By Luis Bueno – RIVERSIDE, CA (Mar 27, 2019) US Soccer Players - When a new coach takes over a national team, the transition can be rough. It can take a lot of time for the new boss to get his ideas across to the players. The roster normally changes as stalwarts from previous campaigns make way. For Mexico, the transition into the Gerardo “Tata” Martino era took about one half of one game.
In his first two games as El Tri coach, Martino showed his worth and gave a glimpse of what might be in store over the short and long term. Mexico handed a pair of solid South American foes convincing defeats as his tactics and system seemed to fall in place without much of an effort.
It's a transition from an era of mixed results to one that promises much more. The fluidity in Mexico’s attack wasn't surprising given Martino’s past. Seeing it in action breathed life into a team that underwhelmed in Russia last summer. Of course, these results are in friendly matches with nothing on the line. It was an opportunity for Martino to show what he has in mind. Having it work so soon was an impressive first step.
All signs point to this being one of the strongest World Cup cycles for Mexico in years.
STABILITY AND TIME
Martino has an advantage over most Mexico coaches. It's time. He's not under immense pressure to produce instant results to save Mexico from some woebegone qualifying campaign. It may have been even better for the national team to have Martino come in directly after the World Cup. As it stands, he looks worth the wait.
Without any pressing qualifying match looming, Martino has the time to properly scout potential Mexican national teamers and see the talent at his disposal. In his first pair of games with El Tri, Martino made it work.
In both games, he fielded separate starting lineups save for midfielder Edson Alvarez. The way the team played though it was hard to distinguish the changes. Against Chile, Martino opted to give Raul Jimenez the task of filling the nets instead of going for the obvious choice of Javier “Chicharito” Hernandez. Jimenez paid him back with a goal and a standout performance. Mexico went scoreless for the first-half, perhaps worrying some who wanted more immediate results. El Tri responded by putting three goals past Chilean keeper Gabriel Arias.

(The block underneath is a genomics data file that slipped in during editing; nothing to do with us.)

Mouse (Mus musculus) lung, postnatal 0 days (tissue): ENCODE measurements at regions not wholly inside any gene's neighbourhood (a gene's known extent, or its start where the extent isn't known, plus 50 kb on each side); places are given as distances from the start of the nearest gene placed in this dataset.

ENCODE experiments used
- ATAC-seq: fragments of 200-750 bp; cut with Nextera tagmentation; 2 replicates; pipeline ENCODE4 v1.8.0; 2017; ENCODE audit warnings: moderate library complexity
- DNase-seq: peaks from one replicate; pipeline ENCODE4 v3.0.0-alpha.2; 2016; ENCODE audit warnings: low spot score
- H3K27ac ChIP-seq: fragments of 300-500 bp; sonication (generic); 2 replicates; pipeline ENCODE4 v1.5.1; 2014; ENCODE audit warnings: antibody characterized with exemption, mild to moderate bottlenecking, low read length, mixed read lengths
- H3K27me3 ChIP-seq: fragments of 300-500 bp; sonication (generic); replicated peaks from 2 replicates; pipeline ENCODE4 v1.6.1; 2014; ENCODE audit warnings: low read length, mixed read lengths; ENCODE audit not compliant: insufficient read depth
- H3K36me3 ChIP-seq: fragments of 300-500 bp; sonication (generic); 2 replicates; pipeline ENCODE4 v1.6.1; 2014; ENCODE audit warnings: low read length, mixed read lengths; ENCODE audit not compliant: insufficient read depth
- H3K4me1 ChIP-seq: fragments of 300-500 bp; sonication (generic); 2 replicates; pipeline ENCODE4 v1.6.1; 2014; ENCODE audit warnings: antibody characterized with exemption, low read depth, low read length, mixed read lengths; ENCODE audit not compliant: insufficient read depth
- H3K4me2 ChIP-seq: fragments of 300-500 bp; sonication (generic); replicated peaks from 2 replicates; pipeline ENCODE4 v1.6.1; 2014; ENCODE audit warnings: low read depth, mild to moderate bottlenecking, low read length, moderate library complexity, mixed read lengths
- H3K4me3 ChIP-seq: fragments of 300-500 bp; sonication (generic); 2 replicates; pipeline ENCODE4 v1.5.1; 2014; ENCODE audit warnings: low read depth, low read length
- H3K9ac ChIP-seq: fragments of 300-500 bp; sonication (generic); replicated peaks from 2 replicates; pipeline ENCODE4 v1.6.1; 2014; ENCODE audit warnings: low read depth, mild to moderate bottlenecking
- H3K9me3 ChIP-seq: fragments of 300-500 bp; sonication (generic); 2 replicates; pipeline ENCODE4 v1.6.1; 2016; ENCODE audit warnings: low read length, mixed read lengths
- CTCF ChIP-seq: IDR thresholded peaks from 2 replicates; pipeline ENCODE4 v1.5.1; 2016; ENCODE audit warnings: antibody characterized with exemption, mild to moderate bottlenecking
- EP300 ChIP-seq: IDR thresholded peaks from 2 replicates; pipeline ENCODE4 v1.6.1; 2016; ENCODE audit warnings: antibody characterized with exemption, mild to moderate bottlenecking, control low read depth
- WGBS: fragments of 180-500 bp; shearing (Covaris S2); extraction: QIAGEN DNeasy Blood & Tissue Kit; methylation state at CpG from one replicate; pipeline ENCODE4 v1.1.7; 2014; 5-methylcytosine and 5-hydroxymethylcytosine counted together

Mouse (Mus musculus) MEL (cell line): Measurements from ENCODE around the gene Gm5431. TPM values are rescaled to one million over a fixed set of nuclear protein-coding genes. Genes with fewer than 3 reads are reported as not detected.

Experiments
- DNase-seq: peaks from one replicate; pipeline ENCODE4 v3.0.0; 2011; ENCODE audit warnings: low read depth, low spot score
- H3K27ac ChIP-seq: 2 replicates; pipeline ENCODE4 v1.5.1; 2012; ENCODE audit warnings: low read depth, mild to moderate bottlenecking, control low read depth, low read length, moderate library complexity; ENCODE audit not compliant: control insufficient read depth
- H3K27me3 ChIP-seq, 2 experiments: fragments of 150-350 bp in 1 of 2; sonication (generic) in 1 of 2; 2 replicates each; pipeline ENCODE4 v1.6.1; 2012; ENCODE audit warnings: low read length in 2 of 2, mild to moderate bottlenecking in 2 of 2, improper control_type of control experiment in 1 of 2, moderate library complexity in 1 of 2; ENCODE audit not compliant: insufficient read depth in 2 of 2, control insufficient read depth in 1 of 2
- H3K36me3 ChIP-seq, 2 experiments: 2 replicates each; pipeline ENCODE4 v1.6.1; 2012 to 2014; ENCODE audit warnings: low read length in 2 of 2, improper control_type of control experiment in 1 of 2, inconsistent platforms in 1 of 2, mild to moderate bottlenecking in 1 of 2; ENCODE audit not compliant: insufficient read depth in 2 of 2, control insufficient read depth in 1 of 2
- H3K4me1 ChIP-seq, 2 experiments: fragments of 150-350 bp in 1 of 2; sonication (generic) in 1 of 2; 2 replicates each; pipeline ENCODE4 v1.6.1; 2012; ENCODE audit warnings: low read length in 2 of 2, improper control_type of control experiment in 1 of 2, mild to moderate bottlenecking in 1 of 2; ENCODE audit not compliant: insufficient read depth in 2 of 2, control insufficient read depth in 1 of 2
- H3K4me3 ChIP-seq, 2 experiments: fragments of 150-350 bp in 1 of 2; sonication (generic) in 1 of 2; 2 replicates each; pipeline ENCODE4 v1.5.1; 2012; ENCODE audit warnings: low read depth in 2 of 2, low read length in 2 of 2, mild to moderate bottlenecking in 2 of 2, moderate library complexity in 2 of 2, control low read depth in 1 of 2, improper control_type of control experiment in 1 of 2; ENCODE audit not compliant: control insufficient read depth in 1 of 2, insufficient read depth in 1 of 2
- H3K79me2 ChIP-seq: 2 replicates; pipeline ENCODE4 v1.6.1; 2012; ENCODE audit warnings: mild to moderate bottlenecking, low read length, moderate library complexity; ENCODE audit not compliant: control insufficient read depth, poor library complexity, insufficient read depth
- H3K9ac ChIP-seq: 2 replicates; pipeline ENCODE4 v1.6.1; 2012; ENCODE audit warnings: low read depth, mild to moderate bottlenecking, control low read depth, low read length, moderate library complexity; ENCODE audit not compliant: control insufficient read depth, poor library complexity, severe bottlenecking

Guillermo Ochoa was one of Mexico’s strongest players as well and made several spectacular saves. At 33, Ochoa was El Tri’s elder statesmen of the evening with Andres Guardado (32) close behind. While El Tri did get younger with players like 22-year-old Carlos Rodriguez and 23-year-old Hirving Lozano, Martino will seemingly rely on Ochoa and Guardado to help carry the leadership role into the next several years. Mexico’s 3-1 win over Chile thus went down as a triumphant debut for Martino.
Against Paraguay, Mexico looked sharp from the beginning. Paraguay contributed with an errant backpass that led directly to a goal and added an own-goal, all in the first 10 minutes of the game.
Even with 10 new players on the field from the match prior, Mexico dominated and continued playing with the same quick-passing style that worked well against Chile. The only blemish for El Tri was playing through a second-half marred by a red card from Miguel Almiron that led to some heated moments. Paraguay got into the game, cutting Mexico’s 3-0 halftime lead to 3-2 before a late goal by Luis Montes made the final score a 4-2 win for El Tri.
Martino will have only two more games to generate some feel-good vibes before the newness wears off El Tri and results will matter. The ultimate goal is the World Cup, sure, but success at the Gold Cup is imperative. With FIFA getting rid of the Confederations Cup, the Gold Cup is the big target now.
El Tri has not had a standout record in recent Gold Cups either. Mexico won the 2015 edition but lost to Panama in the 2013 semifinals and to Jamaica in the 2017 semifinals.
The tournament will be a chance to see how Martino manages the roster, deals with results, and makes adjustments accordingly to get the team performing at a higher level with each passing game. Mexico experienced the opposite last summer. They dazzled in a 1-0 win over Germany in the World Cup opener, mostly handled South Korea in a 2-1 win. They fell apart against Sweden 3-0 and bowing out quietly with a 2-0 loss to Brazil.
Martino has thus far given hope that better results are possible. The Gold Cup will either push those hopes further along or raise doubts regarding Mexico’s World Cup future.
Martino’s roster included a solid mix of veterans and youngsters but left out at least one glaring omission, LAFC star Carlos Vela. Vela has had an outstanding start to the 2019 MLS season, with three goals and two assists as LAFC is 3-0-1.
Perhaps being familiar with Vela is one reason to not bring him aboard. Martino conceivably knew of Vela’s ability while Martino spent the last two years with Atlanta and maybe that would be a reason to not bring him in. Knowing a player’s ability and seeing how he fits in with others is important as well, particularly with the amount of talent available and so few spots up for grabs.
Also not on Martino’s initial roster was Philadelphia Union star Marco Fabian, who could still be of use for Mexico if given the opportunity. MLS did not go completely by the wayside. LA Galaxy midfielder Jonathan Dos Santos started and scored against Paraguay and had an overall solid showing in his opportunity.
Luis Bueno is a veteran soccer writer. Follow him on twitter @BuenoSoccer.
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Photo by Andy Mead - ISIPhotos.com